Safe and efficient operation of vessels is the primary goal in the shipping domain. Regulations require a vessel’s route to be planned from “berth to berth” prior to the vessel’s departure. When planning the route one can rely on a number of error checking functionalities, like unsafe water depths or sailing to close to land for instance. But these functionalities are entirely based on static information available and do not consider past experiences and practices.
With HANSA, we are closing this gap. By big data analysis, HANSA provides a route checking functionality, which validates the currently planned route against information, where similar vessels have successfully sailed in the past, and also takes the environmental context of e.g. winds and water currents into account. Support is offered in planning and execution of the voyage.
In the planning phase, the mariner can check the planned route against prior experiences by having a recommended route corridor displayed. Whereas the recommended corridor functionality is intended purely as an additional and supportive tool for route planning, the final decision on executing the voyage will remain with the mariner on board.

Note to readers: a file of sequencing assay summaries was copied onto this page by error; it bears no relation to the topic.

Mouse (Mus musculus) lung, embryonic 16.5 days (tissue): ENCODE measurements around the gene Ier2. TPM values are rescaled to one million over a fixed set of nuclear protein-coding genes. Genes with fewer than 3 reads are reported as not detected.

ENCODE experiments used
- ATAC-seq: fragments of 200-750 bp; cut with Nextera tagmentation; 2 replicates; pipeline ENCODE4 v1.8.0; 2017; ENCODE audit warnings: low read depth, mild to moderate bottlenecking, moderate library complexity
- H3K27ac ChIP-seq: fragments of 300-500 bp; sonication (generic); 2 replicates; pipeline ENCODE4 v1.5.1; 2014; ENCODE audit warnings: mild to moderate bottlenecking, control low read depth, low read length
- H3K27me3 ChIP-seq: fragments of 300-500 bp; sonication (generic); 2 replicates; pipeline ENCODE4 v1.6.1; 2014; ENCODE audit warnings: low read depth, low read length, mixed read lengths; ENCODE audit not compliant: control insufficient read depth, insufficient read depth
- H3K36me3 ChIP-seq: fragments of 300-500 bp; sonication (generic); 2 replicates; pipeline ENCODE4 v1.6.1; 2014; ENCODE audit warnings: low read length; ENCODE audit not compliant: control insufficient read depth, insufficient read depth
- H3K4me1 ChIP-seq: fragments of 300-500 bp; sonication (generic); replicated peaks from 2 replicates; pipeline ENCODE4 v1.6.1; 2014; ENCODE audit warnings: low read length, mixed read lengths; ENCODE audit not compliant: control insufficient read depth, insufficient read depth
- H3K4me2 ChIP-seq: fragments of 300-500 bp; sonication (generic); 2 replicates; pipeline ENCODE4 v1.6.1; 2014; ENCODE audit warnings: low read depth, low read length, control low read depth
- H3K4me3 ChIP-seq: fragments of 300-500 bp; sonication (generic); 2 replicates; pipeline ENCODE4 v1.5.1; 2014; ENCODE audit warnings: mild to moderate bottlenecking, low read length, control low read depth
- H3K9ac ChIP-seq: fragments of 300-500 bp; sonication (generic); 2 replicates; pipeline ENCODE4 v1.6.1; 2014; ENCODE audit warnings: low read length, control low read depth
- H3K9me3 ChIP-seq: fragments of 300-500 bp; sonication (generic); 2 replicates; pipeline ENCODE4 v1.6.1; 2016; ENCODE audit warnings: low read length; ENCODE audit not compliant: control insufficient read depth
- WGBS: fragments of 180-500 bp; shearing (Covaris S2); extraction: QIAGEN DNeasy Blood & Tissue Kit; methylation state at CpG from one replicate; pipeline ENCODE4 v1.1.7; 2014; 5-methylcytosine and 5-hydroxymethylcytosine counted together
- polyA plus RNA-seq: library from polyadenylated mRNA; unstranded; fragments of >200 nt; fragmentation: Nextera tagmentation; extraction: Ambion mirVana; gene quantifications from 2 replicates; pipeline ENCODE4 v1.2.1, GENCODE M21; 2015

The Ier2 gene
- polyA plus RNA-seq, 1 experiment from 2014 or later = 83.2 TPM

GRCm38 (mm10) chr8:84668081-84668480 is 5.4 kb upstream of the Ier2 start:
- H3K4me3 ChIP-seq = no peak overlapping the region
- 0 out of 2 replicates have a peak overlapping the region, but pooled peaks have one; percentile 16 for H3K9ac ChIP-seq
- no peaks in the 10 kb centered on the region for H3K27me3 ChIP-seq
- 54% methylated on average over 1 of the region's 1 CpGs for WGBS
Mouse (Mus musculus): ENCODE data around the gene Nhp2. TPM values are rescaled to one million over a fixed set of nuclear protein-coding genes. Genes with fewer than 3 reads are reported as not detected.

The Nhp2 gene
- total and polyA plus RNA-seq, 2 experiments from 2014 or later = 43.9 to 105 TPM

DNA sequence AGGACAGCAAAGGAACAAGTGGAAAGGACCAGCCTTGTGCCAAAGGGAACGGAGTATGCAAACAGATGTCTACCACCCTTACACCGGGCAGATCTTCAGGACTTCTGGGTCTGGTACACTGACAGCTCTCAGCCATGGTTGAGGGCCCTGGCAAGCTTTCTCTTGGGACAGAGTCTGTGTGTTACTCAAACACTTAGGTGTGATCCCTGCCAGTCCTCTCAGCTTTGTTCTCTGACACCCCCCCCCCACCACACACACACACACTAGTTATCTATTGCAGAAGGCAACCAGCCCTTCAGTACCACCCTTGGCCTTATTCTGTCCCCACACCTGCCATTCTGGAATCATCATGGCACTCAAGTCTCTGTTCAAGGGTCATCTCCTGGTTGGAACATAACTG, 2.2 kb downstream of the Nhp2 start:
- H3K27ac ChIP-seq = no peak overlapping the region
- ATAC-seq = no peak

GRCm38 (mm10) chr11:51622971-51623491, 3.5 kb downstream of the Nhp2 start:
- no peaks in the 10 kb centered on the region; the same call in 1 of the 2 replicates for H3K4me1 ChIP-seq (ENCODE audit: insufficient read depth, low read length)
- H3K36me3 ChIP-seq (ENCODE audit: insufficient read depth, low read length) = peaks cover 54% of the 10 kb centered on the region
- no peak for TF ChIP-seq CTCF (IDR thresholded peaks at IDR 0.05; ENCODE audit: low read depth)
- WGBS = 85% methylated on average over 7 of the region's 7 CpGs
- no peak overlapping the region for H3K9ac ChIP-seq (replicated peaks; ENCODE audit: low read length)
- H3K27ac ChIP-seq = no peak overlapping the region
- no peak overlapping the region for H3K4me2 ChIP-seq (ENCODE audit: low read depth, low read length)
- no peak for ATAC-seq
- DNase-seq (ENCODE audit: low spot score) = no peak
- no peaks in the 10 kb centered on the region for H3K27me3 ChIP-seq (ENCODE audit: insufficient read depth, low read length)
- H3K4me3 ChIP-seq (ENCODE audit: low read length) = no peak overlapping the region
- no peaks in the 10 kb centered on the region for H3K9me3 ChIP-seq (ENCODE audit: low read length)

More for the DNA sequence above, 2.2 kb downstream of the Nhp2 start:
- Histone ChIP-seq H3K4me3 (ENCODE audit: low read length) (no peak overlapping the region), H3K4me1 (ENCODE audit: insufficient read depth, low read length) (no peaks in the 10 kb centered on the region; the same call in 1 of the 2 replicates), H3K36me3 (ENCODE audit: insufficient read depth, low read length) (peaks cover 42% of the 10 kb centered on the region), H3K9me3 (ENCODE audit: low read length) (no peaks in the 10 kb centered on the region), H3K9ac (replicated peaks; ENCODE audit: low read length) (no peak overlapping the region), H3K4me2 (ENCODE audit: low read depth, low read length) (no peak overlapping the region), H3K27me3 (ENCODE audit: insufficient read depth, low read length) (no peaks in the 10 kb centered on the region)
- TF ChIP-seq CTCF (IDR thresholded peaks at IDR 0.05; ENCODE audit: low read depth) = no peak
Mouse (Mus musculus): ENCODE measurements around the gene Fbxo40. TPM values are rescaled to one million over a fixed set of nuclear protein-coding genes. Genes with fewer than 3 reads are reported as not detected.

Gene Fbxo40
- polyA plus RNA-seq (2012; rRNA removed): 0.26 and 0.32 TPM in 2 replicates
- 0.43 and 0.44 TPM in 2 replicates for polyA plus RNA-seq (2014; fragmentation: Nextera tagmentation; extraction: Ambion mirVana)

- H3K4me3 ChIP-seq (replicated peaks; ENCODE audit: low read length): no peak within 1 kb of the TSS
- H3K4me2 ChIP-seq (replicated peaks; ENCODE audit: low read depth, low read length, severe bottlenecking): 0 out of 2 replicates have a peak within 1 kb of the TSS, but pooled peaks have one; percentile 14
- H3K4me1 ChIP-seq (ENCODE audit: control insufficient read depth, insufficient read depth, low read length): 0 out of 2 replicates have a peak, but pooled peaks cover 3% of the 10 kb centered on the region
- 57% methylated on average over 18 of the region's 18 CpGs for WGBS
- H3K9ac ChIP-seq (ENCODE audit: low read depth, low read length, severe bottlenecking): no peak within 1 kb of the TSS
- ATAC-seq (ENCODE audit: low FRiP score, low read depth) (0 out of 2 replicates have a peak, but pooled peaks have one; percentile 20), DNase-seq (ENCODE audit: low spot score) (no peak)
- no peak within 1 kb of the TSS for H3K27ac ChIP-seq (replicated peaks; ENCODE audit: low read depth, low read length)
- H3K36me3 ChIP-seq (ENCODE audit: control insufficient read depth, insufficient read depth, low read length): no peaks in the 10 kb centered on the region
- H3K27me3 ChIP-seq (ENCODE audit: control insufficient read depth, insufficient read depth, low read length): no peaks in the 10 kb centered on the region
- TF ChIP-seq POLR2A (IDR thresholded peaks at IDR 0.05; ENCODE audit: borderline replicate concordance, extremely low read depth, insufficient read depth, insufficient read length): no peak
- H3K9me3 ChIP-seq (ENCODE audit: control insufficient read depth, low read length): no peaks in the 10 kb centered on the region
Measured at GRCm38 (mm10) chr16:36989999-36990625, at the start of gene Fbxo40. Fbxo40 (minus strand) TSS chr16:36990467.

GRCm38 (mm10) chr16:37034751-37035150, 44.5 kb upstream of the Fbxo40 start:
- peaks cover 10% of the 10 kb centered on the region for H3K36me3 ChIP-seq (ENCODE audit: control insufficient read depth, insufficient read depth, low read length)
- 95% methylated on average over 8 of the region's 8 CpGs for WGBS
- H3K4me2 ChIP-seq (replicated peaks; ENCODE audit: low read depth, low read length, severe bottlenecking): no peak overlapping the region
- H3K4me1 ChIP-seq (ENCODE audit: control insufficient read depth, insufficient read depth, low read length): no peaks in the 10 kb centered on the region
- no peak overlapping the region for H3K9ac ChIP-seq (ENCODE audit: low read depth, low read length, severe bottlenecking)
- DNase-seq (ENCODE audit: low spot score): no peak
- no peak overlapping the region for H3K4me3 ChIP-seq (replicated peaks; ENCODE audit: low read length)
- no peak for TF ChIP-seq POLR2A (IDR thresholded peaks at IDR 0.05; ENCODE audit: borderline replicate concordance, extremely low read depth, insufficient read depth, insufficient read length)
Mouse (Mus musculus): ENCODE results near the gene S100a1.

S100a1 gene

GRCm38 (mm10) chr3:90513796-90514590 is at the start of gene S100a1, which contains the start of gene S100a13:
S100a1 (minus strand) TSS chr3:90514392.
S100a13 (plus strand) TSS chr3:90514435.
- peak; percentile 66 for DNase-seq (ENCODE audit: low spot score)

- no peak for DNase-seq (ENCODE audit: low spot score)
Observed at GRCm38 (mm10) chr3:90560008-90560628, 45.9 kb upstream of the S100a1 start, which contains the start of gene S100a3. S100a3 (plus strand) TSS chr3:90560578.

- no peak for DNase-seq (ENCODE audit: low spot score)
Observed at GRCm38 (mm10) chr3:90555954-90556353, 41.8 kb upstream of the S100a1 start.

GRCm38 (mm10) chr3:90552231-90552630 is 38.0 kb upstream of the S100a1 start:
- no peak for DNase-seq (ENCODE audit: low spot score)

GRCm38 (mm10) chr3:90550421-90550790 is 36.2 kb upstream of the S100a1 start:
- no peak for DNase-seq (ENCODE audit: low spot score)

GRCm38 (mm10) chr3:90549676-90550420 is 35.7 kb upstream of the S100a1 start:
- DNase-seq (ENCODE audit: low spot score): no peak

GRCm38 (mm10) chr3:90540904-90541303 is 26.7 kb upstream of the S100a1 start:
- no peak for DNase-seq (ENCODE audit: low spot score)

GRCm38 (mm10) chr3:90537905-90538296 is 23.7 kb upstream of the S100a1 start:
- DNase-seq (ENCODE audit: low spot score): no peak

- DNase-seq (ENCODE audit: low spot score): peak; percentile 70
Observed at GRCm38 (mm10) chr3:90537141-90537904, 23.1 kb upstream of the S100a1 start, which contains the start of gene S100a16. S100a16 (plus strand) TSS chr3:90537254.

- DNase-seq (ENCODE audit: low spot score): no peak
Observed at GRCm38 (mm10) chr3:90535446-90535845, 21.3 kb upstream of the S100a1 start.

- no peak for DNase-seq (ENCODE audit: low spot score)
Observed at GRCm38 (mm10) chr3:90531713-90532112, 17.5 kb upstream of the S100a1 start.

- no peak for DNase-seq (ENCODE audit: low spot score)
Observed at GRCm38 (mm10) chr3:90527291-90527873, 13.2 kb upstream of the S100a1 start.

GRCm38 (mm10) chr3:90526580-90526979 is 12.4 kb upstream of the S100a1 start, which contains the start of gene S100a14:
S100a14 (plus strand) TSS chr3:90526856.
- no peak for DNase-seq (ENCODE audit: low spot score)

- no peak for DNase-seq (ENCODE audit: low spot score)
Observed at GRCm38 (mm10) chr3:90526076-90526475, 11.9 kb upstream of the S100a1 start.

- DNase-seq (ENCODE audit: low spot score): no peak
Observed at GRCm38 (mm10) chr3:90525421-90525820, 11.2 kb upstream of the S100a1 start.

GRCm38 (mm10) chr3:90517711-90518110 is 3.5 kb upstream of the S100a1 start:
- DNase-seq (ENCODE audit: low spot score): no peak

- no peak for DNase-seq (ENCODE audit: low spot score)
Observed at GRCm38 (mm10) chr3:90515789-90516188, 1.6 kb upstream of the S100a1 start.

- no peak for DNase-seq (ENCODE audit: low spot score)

During the execution phase, both ship- and shore-based voyage monitoring can re-check the planned legs of the route for their validity. If for instance an accident blocking the usual shipping lane has happened, there would be an update as to where other vessels have sailed recently, thus pointing out the need to review the route. For the case that heavy weather or unexpected environmental events impede with shipping lanes or common routes, the resulting change of traffic flow can also be detected and incorporated into adjusted recommended corridors for vessels which are going to sail that area in the near future.
Recommended routing corridors can also be used in VTS centers to check for anomalies in vessel movements. In that way, VTS or CSS operators can use this functionality to enhance the situational awareness in respect to their monitored traffic area because it gives them the chance to predict or anticipate traffic events much better than without it.
Big data analysis on historical vessel movement data